The NASA approach to keeping employees engaged


In 1984, Mission Specialist Bruce McCandless II is seen hovering farther away from the confines and safety of his ship than any previous astronaut had ever been. (Photo courtesy of NASA)

The end of the space shuttle program has created much uncertainty among workers at NASA as the organization charts new directions. Jeri Buchholz, NASA's chief human capital officer and assistant administrator for human capital management, has played a key role in communicating with the employees, developing the agency's workforce strategy and assessing its needs. Buchholz spoke about the NASA workforce and leadership issues with Tom Fox, a guest writer for On Leadership and vice president for leadership and innovation at the nonprofit Partnership for Public Service. Fox also heads up their Center for Government Leadership. The conversation has been lightly edited for length and clarity.

Q. How has NASA been able to manage leadership and program transitions while maintaining high levels of employee engagement?

Jeri Buchholz, courtesy of NASA Jeri Buchholz, courtesy of NASA

A. The number one thing is to focus on the mission. Many employees who come to work for us tell us, “I’ve wanted to work at NASA since I was a little kid.” We are one of the preeminent exploration entities in the world, and we do work that nobody else can or will do, so that draws a particular kind of person. Those people are often very engaged and can maintain that engagement for many years. We also work hard to maintain a great work environment. We try to remove administrative barriers so that people can be as innovative as they possibly can. We also work to promote a good work/life balance and make sure employees have the opportunity to connect with and work with other people who share their same vision.

NASA was the top-ranked large agency in the 2012 "Best Places to Work in the Federal Government" rankings. How do you keep your finger on the pulse of workforce?

We encourage employees to fill out the employee viewpoint survey, and we promote it as each individual employee’s opportunity to tell the NASA administrator how things are going. Our administrator takes the survey very seriously, and we make sure that our employees know that their individual voice matters in that respect. This year we had employees suggest additional questions for the survey. Then we allowed the NASA workforce to vote on which questions they would like to see included. That was a good way to get feedback from the workforce about what they think is important and what agency leadership should focus on. We’re really trying to create more virtual collaboration and virtual interaction between agency leadership and the workforce.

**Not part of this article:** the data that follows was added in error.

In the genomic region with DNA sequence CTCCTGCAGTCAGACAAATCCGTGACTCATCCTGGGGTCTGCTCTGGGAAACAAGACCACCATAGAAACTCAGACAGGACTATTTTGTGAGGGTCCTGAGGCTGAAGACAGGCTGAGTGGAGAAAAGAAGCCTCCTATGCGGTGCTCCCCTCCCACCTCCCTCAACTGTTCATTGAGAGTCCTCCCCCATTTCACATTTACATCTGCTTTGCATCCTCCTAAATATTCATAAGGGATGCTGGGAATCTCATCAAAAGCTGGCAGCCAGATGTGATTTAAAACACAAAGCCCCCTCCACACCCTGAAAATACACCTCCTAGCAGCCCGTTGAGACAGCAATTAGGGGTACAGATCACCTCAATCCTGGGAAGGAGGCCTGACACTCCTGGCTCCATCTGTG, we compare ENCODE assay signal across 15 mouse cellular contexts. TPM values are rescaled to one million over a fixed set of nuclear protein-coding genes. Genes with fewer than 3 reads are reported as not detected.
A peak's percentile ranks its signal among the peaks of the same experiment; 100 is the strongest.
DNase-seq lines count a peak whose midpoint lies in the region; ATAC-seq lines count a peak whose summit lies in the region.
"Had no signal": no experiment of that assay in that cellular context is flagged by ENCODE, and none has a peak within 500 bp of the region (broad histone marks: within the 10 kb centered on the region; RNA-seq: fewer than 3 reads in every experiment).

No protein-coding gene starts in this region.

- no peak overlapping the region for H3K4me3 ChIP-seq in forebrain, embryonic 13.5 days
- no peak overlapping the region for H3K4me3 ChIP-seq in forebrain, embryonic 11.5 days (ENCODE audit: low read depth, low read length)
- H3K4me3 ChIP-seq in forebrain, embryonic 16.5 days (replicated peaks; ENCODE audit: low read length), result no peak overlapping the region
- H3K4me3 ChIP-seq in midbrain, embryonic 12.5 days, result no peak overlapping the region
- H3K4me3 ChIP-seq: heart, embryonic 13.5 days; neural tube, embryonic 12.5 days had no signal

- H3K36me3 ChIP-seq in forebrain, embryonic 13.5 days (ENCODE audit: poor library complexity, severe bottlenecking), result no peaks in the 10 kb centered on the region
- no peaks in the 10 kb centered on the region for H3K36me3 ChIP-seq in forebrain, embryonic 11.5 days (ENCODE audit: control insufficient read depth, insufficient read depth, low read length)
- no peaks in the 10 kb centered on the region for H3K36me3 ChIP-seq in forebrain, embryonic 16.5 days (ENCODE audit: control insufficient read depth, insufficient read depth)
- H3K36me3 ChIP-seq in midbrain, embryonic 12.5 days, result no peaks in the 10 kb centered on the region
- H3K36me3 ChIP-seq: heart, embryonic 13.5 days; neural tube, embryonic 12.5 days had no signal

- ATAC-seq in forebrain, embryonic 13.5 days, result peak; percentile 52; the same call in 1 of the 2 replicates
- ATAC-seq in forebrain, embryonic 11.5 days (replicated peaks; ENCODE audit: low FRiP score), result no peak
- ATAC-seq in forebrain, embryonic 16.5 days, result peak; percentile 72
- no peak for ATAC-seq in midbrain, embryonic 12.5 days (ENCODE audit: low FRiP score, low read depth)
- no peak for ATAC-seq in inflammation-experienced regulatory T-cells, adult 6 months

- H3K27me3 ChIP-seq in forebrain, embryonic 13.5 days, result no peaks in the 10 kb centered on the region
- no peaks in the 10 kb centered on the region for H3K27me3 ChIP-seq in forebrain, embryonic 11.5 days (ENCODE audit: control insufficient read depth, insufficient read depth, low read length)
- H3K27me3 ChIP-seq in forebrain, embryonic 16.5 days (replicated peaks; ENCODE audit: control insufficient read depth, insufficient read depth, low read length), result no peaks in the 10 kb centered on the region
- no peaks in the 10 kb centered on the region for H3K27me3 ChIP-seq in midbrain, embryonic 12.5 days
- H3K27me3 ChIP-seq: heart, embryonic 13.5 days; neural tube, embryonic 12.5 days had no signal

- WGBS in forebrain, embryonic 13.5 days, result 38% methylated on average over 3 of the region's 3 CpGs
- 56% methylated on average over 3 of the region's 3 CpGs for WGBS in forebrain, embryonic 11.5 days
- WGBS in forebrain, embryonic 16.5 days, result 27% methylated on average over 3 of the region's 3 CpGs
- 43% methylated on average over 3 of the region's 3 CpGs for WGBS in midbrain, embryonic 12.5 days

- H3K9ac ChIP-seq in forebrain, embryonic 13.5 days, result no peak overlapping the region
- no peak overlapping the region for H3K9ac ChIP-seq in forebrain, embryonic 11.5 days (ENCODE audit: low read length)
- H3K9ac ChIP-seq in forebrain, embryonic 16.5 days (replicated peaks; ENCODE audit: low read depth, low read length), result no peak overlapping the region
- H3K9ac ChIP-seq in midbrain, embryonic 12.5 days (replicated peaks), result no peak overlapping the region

How have pay freezes, furloughs and sequestration affected employee morale at NASA? 

We certainly made adjustments to NASA programs. I was concerned for our workforce, but our employees understand that we are part of a larger federal government that is experiencing some challenges at the moment, so I don’t think that they view pay freezes and furloughs as personal. We’ve also done a pretty good job of keeping them informed, giving them all the information that we can so they can make good choices. I think the key to keeping the workforce engaged through these tough times is keeping them informed about what’s going on.

What are some obstacles to attracting science, technology and engineering talent into public service?

The call to serve is a very personal calling. I think that really smart people understand that the current environment, while not ideal, won’t last forever. And I think that if you’re someone who has wanted to work for NASA since you were a little kid, the fact that the budget situation is uncertain won’t keep you from your calling. In science and engineering fields, there is a symbiotic relationship between the federal government, academia and the private sector, so you can work for different communities at different points in your career.

I always encourage people in technical fields to consider spending a portion of their career with the federal government, because there are opportunities to work on really interesting and challenging work, and to meet and work with fascinating people. There is certainly a lot of personal reward in public service.

How would you describe your leadership style?

I would describe my leadership style as social. For me, it’s about building personal relationships with people, really understanding their needs and responding to those in a way that is meaningful to them. We spend a lot of time at work, so it's really important for me, as a leader, to try to create an environment that's enjoyable, creative, innovative, forward leaning and social so that it's a place that people choose to come to.

How did you develop this leadership style?

I’ve worked with some great leaders who showed me qualities I wanted to highlight in myself, and I’ve met others who served as horrible warnings. I’ve also spent time going to leadership development courses and I have been introduced to different leadership models, but the true measure of leadership development is if you can take all that information and integrate it so that it's uniquely yours.

Read also:

The federal agencies that rank best and worst on leadership

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Tom Fox, of the Partnership for Public Service, explores workplace issues and provides advice for federal managers through analysis, interviews and reader Q&As in his Federal Coach blog for On Leadership.

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